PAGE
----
History of SUNY Fredonia


 Tin Men Fireworks
175th Anniversary Celebration: more history, photos, etc.>>

Fredonia Academy
The Fredonia Academy, above, was situated on the corner of Temple and Church Street, where the Village Hall now stands. The academy was the first higher educational institution in Chautauqua County, and was in session on this site from 1826 to 1866.

First Normal School
The first Fredonia Normal School was erected in 1867 at the foot of Central Avenue on Temple Street, Fredonia, but burned to the ground Dec. 14, 1900. The tragic fire took the lives of six students and a janitor. Photo in archives>> New York Times article (PDF)>>

Old Main
Old Main, above, built on the same site as the destroyed Normal School building, was the site of classes for more than half of a century.

I.M. Pei campus
The modern SUNY Fredonia campus sits on 256 acres less than a mile from the location of Old Main. The Master Plan and many buildings were designed by the world renowned architect, I.M. Pei.

1826

Fredonia, N.Y. residents established a form of higher education beyond the "common school" when they created the Fredonia Academy in 1826. Before long, the academy was known as a regional center for teacher-training. One of the era's most notable students was Benjamin Franklin Goodrich, known today as B.F. Goodrich.

1866

When New York State authorized Fredonia as the site of one of its four new Normal Schools in 1866, the former academy became known as the Fredonia Normal School. Normal schools issued state-certified teaching credentials to graduates. Classes began in December 1867. Records note, "End of Old Academy. From this, the Fredonia Academy Merged into the Normal and Training School." During an 1867 Reunion, O.W. Johnson Esq. noted, "So, we see the Academy does not die, it only assumes a new, more comprehensive and glorious life." Joseph A. Allen was the Normal School's first leader.

1887

first issue The Leader
Faculty member Jesse Hillman planted the seeds of Fredonia's outstanding music program in 1887. One of the Normal School's graduates at this time was James H. McGraw, found of McGraw-Hill Publishing Co. Still in weekly publication, the student newspaper, "The Leader," first appeared in September 1899. View Leader issues online in SUNY archives (PDF)>> 

 

Turn of the Century

In the early 1900s, after a tragic fire destroyed the Fredonia Normal School building and took the lives of six students and a janitor who attempted to save them (for more information, view this article that was published in the New York Times>>), "Old Main" was built, and for years this became the center of higher education in Fredonia, N.Y. This structure remained part of the campus for decades, and is still stands as a residential facility.

1920 - 1947

After World War I, the U.S. faced teacher shortages as well as a new commitment to improve teacher education by adding college-level liberal arts curricula. Thus, in 1940, Fredonia issued its first baccalaureate degrees. One year later, a center for Fredonia's outstanding music program was built on a new site of 58 acres, and the relocation of the Normal School to a complex campus system of 256 acres was underway.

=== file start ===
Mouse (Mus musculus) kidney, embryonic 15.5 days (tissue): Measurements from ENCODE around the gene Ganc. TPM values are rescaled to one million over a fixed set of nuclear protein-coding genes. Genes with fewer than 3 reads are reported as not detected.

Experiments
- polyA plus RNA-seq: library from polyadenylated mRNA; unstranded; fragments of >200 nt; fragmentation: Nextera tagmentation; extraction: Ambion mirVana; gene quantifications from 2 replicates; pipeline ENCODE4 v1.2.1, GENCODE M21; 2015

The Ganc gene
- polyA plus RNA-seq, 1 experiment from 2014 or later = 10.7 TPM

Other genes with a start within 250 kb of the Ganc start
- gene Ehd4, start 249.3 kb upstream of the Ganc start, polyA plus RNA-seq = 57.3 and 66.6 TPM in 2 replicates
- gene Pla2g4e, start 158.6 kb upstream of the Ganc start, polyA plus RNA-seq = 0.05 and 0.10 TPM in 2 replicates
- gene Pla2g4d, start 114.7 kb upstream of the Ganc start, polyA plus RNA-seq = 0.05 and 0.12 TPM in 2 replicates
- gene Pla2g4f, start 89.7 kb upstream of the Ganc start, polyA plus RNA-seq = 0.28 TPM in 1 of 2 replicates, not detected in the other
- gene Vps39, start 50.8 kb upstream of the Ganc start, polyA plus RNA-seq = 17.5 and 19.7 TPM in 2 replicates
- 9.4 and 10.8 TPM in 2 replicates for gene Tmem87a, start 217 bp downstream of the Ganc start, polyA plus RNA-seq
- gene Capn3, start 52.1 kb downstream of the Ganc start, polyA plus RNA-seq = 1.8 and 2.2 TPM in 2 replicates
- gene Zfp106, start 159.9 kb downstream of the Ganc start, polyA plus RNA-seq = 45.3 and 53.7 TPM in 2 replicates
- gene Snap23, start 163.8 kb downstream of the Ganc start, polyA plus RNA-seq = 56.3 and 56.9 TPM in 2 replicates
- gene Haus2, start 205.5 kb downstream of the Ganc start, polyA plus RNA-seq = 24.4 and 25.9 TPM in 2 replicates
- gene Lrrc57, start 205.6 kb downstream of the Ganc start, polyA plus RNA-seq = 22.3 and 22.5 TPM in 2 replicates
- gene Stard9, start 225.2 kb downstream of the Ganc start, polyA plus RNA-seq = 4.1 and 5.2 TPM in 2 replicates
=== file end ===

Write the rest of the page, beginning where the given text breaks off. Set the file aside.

Along with World War II came the state's official designation of the school as Fredonia State Teacher's College.

Student housing shortages and faculty and student involvement in wartime efforts were the order of the day, and the war's end brought the establishment of the first master's degree program.

1948

In 1948, Fredonia became one of the four-year colleges in the newly-created State University of New York system. 

1960s-70s

During the 1960s, SUNY Fredonia benefited from the baby boom, and the state administration of Gov. Nelson Rockefeller, who infused new growth and vision into the SUNY system. In this era, the first bachelor of arts degrees not associated with teacher education were awarded, and the architectural visions of I.M. Pei came to life in a master plan for buildings and grounds that remain unrivaled in beauty and design.

The Vietnam War years, the Civil Rights Movement, and women's liberation brought student activism and cultural changes to the campus at the same time, breathing life into new student organizations, a deeper awareness of the value of student life outside the classroom, as well as new interests in an expanding academic curriculum. Fredonia was among the first colleges in the nation to start programs in Sound Recording Technology and Recombinant Gene Technology.

1980s

The college weathered the trials of state fiscal crises but accomplished a major goal in successfully meeting the goal of its first Capital Campaign, raising more than $5 million in private funds for students scholarships and other needs. During this time, Fredonia made its first appearance as a top ten school in U.S. News & World Reports' college rankings. 

1996 - 2012

From 1996 to 2012, tremendous growth took place at SUNY Fredonia that included the construction of new buildings and an expansion of enrollment by 25 percent, or 1,000 undergraduates. Graduate enrollment doubled, minority students quadrupled, and international students increased by a magnitude of 10. A major capital campaign raised nearly $17 million in private funds to support SUNY Fredonia. 

 

 

 

 

 

 

 

 

 

 


Page modified 7/16/12